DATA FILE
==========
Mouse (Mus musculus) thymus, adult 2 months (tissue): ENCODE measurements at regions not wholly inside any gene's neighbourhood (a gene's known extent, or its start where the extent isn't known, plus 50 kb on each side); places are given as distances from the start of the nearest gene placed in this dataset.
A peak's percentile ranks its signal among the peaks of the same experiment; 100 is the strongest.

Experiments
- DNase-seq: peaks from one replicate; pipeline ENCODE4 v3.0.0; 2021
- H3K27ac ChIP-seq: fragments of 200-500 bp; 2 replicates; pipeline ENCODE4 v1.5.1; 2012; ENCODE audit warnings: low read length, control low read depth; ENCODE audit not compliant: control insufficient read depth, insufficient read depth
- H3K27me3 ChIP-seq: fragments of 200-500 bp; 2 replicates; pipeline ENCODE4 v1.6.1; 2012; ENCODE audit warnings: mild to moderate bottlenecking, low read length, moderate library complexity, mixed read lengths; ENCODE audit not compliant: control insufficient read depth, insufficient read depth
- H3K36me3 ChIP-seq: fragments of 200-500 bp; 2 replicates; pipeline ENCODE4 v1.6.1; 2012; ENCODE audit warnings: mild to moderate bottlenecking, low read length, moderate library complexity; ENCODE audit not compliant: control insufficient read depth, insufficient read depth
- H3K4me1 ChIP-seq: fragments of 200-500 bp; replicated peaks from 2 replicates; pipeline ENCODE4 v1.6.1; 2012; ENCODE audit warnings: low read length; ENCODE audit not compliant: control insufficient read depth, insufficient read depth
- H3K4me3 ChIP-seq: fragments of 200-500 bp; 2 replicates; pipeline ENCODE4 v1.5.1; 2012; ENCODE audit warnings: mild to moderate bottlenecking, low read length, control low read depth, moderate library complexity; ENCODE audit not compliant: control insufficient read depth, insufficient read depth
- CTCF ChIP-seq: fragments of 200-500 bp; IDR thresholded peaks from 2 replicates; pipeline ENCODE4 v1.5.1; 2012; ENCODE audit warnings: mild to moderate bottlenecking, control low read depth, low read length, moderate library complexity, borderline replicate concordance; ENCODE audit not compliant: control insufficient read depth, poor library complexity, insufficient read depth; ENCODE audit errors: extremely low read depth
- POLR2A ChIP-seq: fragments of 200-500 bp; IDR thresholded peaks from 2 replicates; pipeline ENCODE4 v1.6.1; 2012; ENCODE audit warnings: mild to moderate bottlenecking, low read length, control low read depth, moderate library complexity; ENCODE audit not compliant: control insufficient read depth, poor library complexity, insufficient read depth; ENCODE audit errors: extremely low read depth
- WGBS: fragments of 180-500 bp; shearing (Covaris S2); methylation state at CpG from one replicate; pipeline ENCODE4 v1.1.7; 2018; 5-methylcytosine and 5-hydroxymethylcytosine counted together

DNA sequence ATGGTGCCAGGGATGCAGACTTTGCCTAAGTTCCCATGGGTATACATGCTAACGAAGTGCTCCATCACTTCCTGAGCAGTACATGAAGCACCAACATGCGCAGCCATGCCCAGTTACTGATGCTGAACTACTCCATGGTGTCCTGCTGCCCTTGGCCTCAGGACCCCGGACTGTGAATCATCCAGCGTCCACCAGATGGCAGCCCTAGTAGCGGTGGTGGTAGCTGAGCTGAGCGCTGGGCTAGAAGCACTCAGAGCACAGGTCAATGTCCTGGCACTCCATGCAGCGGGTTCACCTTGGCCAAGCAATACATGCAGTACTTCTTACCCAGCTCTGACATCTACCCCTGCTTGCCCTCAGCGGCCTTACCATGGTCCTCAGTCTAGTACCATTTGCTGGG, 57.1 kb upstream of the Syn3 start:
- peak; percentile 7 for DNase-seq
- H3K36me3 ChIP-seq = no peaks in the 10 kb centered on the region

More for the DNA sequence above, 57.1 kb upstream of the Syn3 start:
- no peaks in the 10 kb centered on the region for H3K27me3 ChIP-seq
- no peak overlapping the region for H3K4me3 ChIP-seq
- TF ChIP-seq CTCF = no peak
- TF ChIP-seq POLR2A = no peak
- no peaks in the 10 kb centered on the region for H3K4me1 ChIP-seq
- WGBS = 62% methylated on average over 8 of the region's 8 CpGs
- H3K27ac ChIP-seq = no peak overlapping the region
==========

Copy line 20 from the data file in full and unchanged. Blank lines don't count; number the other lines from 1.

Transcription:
- TF ChIP-seq POLR2A = no peak